This past Sunday I took the day off and let two wonderful volunteers lead the RE elementary program in preparing for social hour and discussing how our social hour after service is part of the Sunday morning worship experience. Thank you to Susan and Sue.
This past Sunday the youth did a great job pulling together a worthy worship on the topic of Change! Because of time constraints I set up the worship and then assigned different parts to each youth who could make it. During the reflection time they each read a short piece on their thoughts on change. The thoughts, no surprise, were varied and insightful. Our elementary RE children did a great job sitting through the service too!
(Order of Service drawing by Rosie)
This past Sunday we concentrated on the Jewish holiday of Passover. I had three things planned besides check in and conversation and we got to all three, but let me tell you it was a high energy day! During check in one child announced she had a song stuck in her head which prompted two more to start to sing it and then on top of that two of our youngest UU members were having a rough day in the preschool so there was a lot of anxious crying to be heard. Such is life. Before moving over to the craft table I read them an overview of the Passover story.
From our conversation circle we moved over to the tables where we made our paper Seder plates and filled each of the cupcake liners with play dough versions of the symbolic foods. I realized afterwards that I should have had them put the bitter herbs into two cups because there are SIX cups total and two kinds of bitter herbs. I will give them the sixth next Sunday and make them promise to add it to their plates at home. Note I am Jewish. I am a DRE. And I make mistakes like everyone else. What is so strange is that I didn’t notice even though I was using information from Chabad.org!
Second we played the Fill Your Seder Plate game I found from a Catholic Blogger. While we played we ate our matzoh and the charoset I made using 3 apples, 2 bananas, one orange and some cinnamon. During the game I tried to talk with them about the themes of the Passover tradition, but honestly, it was ENOUGH that they were taking turns rolling the dice, eating, laughing and being together.
To wrap up the morning we had a wild hunt for the afikoman which is always one of the highlights of a passover Seder for the children and adults. You can click here for more information on the tradition.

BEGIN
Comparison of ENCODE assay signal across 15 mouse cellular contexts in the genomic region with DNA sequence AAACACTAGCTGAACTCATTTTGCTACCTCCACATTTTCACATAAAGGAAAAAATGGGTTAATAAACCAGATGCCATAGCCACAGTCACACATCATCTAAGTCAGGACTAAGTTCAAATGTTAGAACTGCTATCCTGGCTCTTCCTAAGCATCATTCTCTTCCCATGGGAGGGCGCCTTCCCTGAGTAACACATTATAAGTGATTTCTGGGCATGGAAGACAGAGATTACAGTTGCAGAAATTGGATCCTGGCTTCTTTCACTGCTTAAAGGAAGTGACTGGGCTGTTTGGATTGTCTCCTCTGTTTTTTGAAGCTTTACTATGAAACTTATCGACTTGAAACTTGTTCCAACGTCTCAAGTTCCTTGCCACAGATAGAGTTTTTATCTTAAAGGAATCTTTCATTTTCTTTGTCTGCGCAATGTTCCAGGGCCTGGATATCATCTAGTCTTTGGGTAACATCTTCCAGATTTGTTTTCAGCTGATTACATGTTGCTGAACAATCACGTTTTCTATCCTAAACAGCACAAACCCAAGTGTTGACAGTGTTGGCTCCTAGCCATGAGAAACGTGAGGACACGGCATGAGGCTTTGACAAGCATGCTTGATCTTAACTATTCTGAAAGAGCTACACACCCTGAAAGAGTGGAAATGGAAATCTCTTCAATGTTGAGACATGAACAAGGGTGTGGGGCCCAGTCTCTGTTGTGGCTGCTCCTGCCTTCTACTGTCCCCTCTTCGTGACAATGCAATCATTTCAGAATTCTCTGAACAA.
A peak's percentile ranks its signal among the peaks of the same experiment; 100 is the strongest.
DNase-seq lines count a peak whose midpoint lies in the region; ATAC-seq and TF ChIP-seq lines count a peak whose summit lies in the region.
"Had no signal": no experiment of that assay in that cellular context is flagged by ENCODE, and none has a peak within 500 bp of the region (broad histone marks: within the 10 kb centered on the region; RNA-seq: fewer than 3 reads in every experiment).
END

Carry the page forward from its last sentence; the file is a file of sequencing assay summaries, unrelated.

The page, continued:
Honestly, I am not sure what the children took away from today’s lesson, but we will circle round again and again… and again… and eventually some of the facts and feelings will stick. That is my hope.
This Sunday we had a special guest in worship and they told the story Spork. If you haven’t read it – YOU SHOULD! It’s a great story about finding your place in the world, tolerance and how being different is good.
Downstairs we discussed how most things in nature are not perfect and although humans are imperfect, with work and time and love we can turn our blemishes and flaws into strength and beauty. We concentrated on how character traits can be seen as negative and positive and we considered the following words: stubborn, aggressive, bossy and boastful. After our discussion we broke into groups and the children made up skits to show 1) the difference between someone being stubborn and uncooperative and stubborn and refusing to do something bad 2) the difference between being aggressive like a bully and being aggressive in sports and 3) the difference between bossing around your friends and organizing people so they do the right thing.
At the end we remembered last week’s lesson about Jesus Christ and Jesus’s preaching “love your neighbor” and we came back around to our 7 Principles. We concluded that none of the principles have conditions attached to them to exclude people and we ended the morning when one of my youngsters said, “We believe that each and every person is important no matter what!”
This past Sunday I used the Love Will Guide Us Tapestry of Faith lesson on Jesus, but before I get into the lesson let me confess that I shop on Amazon and at some point a few weeks ago I saw a plush Jesus doll and I bought it because, you never know when a Jesus doll is needed. No one asked to hold the doll, but it did become a prop for our discussion.
To start our lesson I used “Meet Jesus” which was adapted by Lynn Tuttle Gunney from Meet Jesus: The Life and Lessons of a Beloved Teacher. As I read through the excerpts of the bible that tells of Jesus’s life we made the connections between what we were hearing and the special holiday we celebrate – Christmas!
Next we talked about what we thought Jesus would think of our Seven Principles. There was consensus that he would have probably been supportive of how we believe people should act. We talked about how Christianity is one of our UU sources and how Jesus is an important religious leader.